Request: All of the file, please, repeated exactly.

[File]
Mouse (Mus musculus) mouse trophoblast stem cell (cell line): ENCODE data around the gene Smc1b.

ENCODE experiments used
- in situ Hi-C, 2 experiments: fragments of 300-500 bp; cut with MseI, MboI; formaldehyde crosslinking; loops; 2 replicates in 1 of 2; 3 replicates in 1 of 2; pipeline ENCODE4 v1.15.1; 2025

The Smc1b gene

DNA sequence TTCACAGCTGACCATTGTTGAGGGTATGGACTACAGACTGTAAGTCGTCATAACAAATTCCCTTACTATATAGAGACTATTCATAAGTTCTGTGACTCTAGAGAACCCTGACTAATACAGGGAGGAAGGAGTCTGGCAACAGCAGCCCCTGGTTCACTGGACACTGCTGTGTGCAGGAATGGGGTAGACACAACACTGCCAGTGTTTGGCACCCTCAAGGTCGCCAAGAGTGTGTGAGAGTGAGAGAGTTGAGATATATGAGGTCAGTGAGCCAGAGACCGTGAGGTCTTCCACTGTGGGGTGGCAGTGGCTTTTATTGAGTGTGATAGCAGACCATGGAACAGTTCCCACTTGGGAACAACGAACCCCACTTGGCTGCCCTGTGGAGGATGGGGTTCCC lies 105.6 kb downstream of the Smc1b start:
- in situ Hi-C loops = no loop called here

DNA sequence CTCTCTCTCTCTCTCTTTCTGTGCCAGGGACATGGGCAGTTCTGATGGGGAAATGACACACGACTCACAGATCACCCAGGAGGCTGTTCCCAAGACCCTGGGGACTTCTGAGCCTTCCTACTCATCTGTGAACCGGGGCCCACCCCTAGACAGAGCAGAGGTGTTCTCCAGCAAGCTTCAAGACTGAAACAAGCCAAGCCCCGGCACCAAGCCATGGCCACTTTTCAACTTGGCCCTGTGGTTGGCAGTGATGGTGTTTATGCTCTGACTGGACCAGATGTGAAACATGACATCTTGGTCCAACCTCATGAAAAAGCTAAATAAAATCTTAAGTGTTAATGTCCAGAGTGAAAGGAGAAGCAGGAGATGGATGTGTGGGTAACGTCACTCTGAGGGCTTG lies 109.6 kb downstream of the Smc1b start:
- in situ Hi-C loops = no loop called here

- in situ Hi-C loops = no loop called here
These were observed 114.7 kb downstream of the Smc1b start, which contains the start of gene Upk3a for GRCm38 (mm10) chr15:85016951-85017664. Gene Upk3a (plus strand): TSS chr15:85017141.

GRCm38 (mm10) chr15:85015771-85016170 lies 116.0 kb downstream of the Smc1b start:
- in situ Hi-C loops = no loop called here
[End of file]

Mouse (Mus musculus) mouse trophoblast stem cell (cell line): ENCODE data around the gene Smc1b.

ENCODE experiments used
- in situ Hi-C, 2 experiments: fragments of 300-500 bp; cut with MseI, MboI; formaldehyde crosslinking; loops; 2 replicates in 1 of 2; 3 replicates in 1 of 2; pipeline ENCODE4 v1.15.1; 2025

The Smc1b gene

DNA sequence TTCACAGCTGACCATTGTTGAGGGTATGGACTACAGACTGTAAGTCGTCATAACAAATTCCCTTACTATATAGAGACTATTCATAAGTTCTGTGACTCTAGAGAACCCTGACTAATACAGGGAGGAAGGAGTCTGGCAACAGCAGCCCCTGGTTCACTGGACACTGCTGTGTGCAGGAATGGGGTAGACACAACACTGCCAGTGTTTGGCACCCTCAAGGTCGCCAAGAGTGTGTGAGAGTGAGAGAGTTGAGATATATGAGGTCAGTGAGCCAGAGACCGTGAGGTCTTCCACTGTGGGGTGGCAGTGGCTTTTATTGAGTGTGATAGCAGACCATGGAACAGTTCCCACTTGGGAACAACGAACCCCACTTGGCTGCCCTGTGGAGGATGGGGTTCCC lies 105.6 kb downstream of the Smc1b start:
- in situ Hi-C loops = no loop called here

DNA sequence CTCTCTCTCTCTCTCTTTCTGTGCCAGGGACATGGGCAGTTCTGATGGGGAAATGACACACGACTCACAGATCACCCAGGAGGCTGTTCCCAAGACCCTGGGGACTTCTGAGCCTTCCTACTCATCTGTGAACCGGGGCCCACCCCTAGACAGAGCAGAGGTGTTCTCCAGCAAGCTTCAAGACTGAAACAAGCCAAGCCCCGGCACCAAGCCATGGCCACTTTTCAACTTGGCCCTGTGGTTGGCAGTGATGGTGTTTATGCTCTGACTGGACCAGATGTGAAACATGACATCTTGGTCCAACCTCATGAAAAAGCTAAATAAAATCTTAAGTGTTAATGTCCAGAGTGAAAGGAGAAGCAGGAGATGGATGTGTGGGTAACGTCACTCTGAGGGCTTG lies 109.6 kb downstream of the Smc1b start:
- in situ Hi-C loops = no loop called here

- in situ Hi-C loops = no loop called here
These were observed 114.7 kb downstream of the Smc1b start, which contains the start of gene Upk3a for GRCm38 (mm10) chr15:85016951-85017664. Gene Upk3a (plus strand): TSS chr15:85017141.

GRCm38 (mm10) chr15:85015771-85016170 lies 116.0 kb downstream of the Smc1b start:
- in situ Hi-C loops = no loop called here